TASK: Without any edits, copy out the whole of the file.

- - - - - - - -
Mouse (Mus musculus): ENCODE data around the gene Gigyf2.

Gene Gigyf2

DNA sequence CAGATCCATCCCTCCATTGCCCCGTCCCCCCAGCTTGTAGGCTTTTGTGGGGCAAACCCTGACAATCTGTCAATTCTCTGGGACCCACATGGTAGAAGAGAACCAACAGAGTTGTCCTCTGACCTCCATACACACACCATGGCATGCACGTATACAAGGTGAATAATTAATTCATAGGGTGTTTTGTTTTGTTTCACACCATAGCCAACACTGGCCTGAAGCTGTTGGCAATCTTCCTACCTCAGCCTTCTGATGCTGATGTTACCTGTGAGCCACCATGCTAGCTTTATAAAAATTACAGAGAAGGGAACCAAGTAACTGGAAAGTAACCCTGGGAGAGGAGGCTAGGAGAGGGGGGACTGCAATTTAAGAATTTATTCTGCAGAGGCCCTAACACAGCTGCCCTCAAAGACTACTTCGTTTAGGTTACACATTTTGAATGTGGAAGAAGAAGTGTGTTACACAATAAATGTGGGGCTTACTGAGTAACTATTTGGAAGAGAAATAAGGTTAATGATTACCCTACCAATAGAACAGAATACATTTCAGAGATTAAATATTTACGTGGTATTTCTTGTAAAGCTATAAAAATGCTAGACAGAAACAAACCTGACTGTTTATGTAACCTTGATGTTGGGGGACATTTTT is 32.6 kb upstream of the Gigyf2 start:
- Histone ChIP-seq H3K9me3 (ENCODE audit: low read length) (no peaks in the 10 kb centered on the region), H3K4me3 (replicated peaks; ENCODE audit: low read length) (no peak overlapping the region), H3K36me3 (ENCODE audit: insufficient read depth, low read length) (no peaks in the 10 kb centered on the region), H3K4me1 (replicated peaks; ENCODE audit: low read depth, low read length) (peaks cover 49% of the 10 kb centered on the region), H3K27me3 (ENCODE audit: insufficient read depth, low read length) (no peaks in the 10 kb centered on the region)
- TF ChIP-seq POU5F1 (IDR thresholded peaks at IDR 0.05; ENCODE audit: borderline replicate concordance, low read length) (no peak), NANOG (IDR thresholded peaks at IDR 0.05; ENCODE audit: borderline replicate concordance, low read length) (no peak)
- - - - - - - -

Mouse (Mus musculus): ENCODE data around the gene Gigyf2.

Gene Gigyf2

DNA sequence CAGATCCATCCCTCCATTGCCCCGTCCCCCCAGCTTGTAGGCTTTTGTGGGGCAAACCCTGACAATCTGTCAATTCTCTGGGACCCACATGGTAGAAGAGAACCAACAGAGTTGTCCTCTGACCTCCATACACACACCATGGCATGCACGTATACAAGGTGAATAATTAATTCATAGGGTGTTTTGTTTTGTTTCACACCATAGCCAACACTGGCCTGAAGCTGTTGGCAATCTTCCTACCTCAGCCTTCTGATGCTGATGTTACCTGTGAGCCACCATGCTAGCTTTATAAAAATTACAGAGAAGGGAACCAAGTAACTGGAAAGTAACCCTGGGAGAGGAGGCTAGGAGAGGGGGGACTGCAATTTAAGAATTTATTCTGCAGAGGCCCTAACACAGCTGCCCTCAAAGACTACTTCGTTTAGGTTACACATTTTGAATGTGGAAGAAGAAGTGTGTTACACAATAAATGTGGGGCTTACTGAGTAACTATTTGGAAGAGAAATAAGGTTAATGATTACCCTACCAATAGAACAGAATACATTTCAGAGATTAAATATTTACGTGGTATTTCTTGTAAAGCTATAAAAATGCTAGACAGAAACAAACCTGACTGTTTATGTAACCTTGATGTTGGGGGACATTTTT is 32.6 kb upstream of the Gigyf2 start:
- Histone ChIP-seq H3K9me3 (ENCODE audit: low read length) (no peaks in the 10 kb centered on the region), H3K4me3 (replicated peaks; ENCODE audit: low read length) (no peak overlapping the region), H3K36me3 (ENCODE audit: insufficient read depth, low read length) (no peaks in the 10 kb centered on the region), H3K4me1 (replicated peaks; ENCODE audit: low read depth, low read length) (peaks cover 49% of the 10 kb centered on the region), H3K27me3 (ENCODE audit: insufficient read depth, low read length) (no peaks in the 10 kb centered on the region)
- TF ChIP-seq POU5F1 (IDR thresholded peaks at IDR 0.05; ENCODE audit: borderline replicate concordance, low read length) (no peak), NANOG (IDR thresholded peaks at IDR 0.05; ENCODE audit: borderline replicate concordance, low read length) (no peak)